Covid-19 Corpse Preservation, Forensic: 'There's Risk of Transmission'

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Petir Garda Bhwana

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  • Workers carrying empty coffins to be distributed at the Petamburan TPU, Central Jakarta, Tuesday, July 6 2021. In addition to free coffins, the Jakarta City Parks and Forest Service also provides vehicles to transport Covid-19 bodies. ANTARA PHOTOS/M Risyal Hidayat

    Workers carrying empty coffins to be distributed at the Petamburan TPU, Central Jakarta, Tuesday, July 6 2021. In addition to free coffins, the Jakarta City Parks and Forest Service also provides vehicles to transport Covid-19 bodies. ANTARA PHOTOS/M Risyal Hidayat

    TEMPO.CO, Bandung - The Indonesian Forensic Doctors Association had discussions regarding people’s requests of postponing funerals by preserving the bodies of Covid-19 patients. According to Yoni Syukriani from the Department of Forensic Medicine and Medicolegal, Faculty of Medicine, Universitas Padjadjaran (Unpad), the postponement of the funeral was related to religious ceremonies.

    Yoni said there are several options for preserving the corpse, such as storing it in a special refrigerator. "The problem is that every time the staff opens the lid of the refrigerator, they face a risk," he said at an online Covid-19 educational series held by the Department of Public Health, Faculty of Medicine, Universitas Padjajaran with the topic of curing and burying the bodies of Covid-19 patients on Wednesday, July 21, 2021.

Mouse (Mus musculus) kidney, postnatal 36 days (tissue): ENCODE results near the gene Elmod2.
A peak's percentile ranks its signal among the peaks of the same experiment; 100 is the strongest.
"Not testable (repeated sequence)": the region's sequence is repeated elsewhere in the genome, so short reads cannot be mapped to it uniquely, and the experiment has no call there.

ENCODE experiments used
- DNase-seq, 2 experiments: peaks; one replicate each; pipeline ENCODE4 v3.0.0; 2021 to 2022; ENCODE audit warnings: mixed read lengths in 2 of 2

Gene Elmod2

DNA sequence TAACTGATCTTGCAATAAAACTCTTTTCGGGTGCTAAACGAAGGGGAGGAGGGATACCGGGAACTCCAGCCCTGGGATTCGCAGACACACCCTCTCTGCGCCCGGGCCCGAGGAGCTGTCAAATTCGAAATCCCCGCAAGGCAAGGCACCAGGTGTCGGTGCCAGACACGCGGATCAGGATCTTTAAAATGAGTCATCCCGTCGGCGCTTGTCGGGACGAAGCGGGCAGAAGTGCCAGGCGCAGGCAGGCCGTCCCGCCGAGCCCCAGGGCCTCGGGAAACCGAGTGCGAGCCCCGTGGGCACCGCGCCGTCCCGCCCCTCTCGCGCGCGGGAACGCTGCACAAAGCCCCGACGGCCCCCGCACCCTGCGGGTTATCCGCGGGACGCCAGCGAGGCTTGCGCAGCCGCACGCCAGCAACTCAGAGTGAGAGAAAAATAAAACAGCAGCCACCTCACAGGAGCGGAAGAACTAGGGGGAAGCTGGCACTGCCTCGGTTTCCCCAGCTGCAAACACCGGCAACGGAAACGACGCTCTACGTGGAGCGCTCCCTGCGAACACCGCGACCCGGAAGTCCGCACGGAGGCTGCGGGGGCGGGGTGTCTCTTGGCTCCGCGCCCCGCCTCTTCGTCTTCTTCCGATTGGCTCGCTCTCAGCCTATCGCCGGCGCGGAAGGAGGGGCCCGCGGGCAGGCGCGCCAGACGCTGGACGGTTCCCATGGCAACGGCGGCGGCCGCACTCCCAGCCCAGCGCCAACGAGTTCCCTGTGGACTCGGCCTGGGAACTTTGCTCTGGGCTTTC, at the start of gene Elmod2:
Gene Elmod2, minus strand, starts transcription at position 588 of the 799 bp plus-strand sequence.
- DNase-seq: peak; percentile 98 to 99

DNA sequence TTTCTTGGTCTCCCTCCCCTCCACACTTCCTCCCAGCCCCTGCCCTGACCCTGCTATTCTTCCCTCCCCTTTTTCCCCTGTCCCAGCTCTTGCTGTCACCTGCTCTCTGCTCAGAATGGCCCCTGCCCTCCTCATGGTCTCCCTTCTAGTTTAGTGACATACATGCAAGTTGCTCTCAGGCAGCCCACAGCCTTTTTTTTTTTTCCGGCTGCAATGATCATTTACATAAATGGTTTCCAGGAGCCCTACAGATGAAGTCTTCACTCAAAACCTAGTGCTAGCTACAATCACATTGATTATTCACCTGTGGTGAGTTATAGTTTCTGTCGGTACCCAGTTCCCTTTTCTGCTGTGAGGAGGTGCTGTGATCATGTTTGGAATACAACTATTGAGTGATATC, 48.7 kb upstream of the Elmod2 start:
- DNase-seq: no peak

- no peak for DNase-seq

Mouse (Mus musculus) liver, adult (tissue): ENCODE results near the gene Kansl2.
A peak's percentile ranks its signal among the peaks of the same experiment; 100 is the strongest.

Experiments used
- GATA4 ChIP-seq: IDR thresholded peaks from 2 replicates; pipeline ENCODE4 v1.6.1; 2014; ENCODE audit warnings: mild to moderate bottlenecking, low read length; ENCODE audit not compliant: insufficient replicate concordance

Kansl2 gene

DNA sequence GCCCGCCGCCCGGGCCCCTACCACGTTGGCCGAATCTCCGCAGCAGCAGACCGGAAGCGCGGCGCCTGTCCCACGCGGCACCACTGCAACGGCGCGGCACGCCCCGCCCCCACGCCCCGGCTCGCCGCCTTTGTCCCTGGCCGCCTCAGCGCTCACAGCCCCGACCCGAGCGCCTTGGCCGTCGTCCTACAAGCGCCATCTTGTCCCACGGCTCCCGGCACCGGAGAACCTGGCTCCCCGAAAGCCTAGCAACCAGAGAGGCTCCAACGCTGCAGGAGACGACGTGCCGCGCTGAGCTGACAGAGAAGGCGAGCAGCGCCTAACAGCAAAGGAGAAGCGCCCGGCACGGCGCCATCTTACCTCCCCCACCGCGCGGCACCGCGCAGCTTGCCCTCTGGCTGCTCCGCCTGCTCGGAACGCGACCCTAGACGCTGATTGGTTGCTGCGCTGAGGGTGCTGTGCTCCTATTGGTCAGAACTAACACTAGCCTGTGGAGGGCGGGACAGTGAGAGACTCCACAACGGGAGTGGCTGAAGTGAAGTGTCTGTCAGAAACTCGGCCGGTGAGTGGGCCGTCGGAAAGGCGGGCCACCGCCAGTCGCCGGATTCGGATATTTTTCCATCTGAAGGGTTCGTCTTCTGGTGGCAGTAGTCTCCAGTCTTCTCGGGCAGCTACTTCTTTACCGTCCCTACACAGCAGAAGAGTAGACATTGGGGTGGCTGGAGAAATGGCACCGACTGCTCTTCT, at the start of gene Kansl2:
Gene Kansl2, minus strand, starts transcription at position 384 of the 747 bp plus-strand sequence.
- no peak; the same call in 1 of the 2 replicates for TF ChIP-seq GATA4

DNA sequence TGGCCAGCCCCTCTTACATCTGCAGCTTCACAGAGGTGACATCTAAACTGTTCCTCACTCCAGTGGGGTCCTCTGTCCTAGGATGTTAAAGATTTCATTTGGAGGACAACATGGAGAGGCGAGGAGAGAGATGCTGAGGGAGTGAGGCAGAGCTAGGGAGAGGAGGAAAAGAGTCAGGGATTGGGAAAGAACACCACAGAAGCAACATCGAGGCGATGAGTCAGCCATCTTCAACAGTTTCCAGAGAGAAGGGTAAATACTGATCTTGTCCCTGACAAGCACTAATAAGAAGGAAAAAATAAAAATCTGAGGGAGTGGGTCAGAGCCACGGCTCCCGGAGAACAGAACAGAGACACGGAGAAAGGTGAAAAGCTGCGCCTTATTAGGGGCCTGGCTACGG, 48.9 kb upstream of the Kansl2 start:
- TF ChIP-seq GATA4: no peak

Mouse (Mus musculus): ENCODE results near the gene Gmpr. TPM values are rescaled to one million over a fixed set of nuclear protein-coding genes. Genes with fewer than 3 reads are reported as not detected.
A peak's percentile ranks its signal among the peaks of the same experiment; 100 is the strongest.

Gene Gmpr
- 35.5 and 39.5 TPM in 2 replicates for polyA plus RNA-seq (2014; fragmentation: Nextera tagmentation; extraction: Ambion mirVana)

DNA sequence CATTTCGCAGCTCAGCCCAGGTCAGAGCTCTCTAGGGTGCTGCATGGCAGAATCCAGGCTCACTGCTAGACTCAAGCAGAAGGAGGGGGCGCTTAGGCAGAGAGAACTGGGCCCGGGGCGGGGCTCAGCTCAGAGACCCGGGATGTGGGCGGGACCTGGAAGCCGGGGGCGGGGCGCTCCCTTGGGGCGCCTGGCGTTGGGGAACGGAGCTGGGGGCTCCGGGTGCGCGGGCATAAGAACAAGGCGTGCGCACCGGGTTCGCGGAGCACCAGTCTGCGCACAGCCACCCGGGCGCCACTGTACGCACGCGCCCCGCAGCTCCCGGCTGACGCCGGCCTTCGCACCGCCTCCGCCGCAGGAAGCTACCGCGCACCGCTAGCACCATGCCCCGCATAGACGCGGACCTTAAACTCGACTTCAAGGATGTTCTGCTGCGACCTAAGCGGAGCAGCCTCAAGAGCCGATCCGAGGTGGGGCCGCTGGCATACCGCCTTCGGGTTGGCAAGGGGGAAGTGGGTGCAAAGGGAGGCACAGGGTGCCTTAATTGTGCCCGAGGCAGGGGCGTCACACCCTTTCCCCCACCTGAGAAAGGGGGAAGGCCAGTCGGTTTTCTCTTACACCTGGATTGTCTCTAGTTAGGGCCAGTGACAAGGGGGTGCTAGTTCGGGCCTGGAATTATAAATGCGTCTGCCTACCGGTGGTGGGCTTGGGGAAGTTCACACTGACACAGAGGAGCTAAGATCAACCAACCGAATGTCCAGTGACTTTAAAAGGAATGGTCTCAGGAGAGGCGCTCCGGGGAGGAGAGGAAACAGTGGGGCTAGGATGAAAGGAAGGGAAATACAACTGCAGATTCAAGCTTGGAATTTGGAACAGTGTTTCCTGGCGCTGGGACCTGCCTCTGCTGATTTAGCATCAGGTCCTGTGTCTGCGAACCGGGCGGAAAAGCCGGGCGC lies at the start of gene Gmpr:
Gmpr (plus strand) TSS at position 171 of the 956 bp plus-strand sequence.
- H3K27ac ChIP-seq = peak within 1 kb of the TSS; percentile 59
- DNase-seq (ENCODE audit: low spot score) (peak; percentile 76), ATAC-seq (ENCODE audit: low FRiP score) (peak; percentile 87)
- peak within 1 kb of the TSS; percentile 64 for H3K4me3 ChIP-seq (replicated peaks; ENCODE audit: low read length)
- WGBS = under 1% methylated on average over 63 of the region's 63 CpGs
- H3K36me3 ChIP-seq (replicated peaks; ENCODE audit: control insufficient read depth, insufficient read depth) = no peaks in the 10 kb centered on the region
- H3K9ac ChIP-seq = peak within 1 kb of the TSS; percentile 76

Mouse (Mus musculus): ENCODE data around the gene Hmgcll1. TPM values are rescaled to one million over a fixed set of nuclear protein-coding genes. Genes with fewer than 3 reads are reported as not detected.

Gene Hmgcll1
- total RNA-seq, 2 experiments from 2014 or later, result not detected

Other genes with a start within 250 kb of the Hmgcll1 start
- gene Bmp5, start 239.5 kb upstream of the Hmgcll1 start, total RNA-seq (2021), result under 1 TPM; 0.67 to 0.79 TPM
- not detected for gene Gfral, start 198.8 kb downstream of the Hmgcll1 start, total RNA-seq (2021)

The risk of transmission, according to him, can be met with a special protocol for officers who put the bodies of Covid-19 patients into special refrigerators. However, he added, due to the expensive price, the availability of the special refrigerators should be taken into consideration.

    Another method of preserving corpses is usually by embalming techniques. For the bodies of Covid-19 patients, this method can be done with minimal risk by forensic specialists using supporting facilities. The room in the hospital must have negative air pressure and use a HEPA filter.

    "But if embalming is done at funeral homes, those capabilities and facilities are not certain," said Yoni. During this pandemic, according to him, embalming corpses is not recommended by the World Health Organization (WHO) and the Ministry of Health.

    According to Deni Kurniadi Sunjaya from the Division of Public Health Sciences, Faculty of Medicine, Unpad, it is necessary to have the right social approach related to preserving the bodies of Covid-19 patients, for example by involving religious leaders and community leaders regarding the abnormal pandemic situation. "The risk is higher so it is universally unethical because it harms a lot of people," he said.

    The latest protocols from the Minister of Health include prohibiting the injection of preservatives and embalming corpses. The regulation is contained in the decision number HK.01.07/MENKES/4834/2021 regarding the Protocol for the Management and Burial of the Covid-19 Body.

    Read also: Covid-19 Made People More Religious, Study Finds

    ANWAR SISWANDI | MAUDEY K. SETYAKUSUMA